Binary Classification in Machine Learning

Binary Classification refers to those classification tasks that have two class labels.

Examples include:

  • Email spam detection (spam or not).
  • Churn prediction (churn or not).
  • Conversion prediction (buy or not).

Typically, binary classification tasks involve one class that is the normal state and another class that is the abnormal state.

For example “ not spam ” is the normal state and “ spam ” is the abnormal state. Another example is “ cancer not detected ” is the normal state of a task that involves a medical test and “ cancer detected ” is the abnormal state.

The class for the normal state is assigned the class label 0 and the class with the abnormal state is assigned the class label 1.

It is common to model a binary classification task with a model that predicts a Bernoulli probability distribution for each example.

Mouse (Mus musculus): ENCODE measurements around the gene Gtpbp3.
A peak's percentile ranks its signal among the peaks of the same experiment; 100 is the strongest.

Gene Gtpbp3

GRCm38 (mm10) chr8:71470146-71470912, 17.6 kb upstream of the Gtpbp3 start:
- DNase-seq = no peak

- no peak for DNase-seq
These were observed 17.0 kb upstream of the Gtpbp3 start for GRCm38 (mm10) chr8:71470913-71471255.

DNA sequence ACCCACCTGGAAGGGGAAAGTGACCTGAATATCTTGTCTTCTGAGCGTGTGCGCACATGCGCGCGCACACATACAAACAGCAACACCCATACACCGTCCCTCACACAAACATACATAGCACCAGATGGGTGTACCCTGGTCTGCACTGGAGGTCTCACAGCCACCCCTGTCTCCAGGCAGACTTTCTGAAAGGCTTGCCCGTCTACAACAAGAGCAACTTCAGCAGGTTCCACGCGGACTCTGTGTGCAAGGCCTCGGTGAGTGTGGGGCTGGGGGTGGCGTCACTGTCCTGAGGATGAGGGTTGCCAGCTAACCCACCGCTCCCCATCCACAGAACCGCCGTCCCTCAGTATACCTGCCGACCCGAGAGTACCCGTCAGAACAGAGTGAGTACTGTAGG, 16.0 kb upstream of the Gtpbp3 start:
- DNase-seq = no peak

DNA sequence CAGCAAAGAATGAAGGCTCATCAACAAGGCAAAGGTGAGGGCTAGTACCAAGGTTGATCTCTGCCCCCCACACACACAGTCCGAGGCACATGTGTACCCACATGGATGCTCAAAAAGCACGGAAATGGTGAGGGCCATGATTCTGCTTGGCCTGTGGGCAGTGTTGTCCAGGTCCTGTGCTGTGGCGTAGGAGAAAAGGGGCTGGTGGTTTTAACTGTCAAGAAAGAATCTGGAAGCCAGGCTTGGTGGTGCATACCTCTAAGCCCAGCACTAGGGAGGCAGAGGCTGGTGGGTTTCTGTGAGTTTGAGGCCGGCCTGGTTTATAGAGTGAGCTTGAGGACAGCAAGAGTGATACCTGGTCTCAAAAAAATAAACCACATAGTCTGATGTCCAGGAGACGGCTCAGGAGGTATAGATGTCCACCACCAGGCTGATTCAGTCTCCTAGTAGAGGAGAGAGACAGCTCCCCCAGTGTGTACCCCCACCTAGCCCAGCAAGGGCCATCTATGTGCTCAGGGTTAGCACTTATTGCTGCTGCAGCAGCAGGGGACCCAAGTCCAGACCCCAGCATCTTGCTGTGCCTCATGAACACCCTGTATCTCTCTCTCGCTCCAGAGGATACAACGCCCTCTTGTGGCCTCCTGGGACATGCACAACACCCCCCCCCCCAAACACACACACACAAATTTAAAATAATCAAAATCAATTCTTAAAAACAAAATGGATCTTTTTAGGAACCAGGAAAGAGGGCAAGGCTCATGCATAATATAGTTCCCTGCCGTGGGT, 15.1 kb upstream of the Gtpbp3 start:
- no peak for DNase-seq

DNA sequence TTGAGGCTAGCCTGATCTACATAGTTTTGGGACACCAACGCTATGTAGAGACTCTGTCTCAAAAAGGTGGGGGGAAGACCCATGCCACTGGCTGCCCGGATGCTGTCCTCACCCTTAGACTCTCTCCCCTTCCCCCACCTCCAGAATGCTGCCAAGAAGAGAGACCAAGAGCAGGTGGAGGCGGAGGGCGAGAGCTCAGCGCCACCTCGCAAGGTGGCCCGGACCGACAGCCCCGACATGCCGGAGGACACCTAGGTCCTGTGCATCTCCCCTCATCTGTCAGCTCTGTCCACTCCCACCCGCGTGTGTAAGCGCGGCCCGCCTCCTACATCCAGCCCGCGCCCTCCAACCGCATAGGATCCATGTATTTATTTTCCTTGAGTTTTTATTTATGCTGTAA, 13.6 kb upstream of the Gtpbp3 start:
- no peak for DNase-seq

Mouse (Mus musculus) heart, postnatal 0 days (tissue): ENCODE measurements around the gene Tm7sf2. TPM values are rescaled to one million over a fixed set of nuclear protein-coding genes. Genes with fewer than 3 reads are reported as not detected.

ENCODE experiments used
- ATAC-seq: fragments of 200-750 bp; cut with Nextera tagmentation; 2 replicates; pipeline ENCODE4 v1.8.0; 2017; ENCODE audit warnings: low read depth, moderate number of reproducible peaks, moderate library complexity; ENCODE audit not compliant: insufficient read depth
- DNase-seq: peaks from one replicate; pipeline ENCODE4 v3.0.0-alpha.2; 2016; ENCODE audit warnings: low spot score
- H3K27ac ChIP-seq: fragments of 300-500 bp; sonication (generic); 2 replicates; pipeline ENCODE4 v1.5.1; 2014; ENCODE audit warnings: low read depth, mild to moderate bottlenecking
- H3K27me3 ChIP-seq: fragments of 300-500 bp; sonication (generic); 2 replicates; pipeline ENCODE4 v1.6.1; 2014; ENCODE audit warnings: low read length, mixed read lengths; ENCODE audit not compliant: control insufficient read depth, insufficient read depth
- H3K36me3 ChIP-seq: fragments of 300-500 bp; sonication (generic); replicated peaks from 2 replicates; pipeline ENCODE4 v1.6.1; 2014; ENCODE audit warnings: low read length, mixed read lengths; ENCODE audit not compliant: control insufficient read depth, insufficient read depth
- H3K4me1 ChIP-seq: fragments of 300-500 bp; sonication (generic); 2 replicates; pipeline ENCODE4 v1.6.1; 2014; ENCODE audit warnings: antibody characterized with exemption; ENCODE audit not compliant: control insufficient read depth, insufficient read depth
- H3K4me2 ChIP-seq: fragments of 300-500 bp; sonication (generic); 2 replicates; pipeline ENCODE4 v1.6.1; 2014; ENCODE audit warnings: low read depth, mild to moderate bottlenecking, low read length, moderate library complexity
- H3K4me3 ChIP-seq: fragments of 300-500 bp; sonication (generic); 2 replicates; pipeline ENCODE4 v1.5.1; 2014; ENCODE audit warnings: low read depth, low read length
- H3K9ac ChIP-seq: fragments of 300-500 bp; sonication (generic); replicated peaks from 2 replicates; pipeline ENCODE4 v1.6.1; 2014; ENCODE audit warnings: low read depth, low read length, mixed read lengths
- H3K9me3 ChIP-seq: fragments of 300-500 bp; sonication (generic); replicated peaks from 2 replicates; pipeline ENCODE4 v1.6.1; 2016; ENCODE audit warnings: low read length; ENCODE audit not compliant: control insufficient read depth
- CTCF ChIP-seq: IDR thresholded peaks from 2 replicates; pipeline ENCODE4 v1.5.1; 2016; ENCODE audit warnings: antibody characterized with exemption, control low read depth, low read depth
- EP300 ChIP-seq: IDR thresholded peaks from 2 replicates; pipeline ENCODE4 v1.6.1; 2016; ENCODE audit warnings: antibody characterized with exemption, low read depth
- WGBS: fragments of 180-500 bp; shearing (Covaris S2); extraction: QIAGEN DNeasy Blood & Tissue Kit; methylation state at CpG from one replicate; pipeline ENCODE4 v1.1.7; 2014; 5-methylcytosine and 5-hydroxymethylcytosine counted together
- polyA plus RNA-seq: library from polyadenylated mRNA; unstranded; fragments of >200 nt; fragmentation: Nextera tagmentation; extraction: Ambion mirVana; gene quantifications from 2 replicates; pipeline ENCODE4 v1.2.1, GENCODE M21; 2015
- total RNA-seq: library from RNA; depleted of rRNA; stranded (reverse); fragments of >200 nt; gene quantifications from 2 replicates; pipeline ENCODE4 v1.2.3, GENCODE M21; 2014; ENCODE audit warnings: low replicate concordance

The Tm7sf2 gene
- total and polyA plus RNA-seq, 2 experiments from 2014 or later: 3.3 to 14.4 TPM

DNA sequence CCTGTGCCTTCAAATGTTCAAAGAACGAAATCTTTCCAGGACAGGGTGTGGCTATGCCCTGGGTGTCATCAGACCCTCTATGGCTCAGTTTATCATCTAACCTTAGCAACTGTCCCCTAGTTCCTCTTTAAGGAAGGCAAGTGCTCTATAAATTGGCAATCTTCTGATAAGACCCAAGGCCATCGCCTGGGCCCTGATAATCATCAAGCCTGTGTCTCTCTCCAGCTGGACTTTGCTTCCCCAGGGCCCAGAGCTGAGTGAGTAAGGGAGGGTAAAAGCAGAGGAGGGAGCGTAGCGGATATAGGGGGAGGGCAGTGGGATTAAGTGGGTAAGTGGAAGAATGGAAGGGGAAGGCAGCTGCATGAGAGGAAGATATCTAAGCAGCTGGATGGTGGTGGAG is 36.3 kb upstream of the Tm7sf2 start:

The Bernoulli distribution is a discrete probability distribution that covers a case where an event will have a binary outcome as either a 0 or 1. For classification, this means that the model predicts a probability of an example belonging to class 1, or the abnormal state.

Popular algorithms that can be used for binary classification include:

  • Logistic Regression
  • k-Nearest Neighbors
  • Decision Trees
  • Support Vector Machine
  • Naive Bayes

Some algorithms are specifically designed for binary classification and do not natively support more than two classes; examples include Logistic Regression and Support Vector Machines. We can use the make_blobs() function to generate a synthetic binary classification dataset.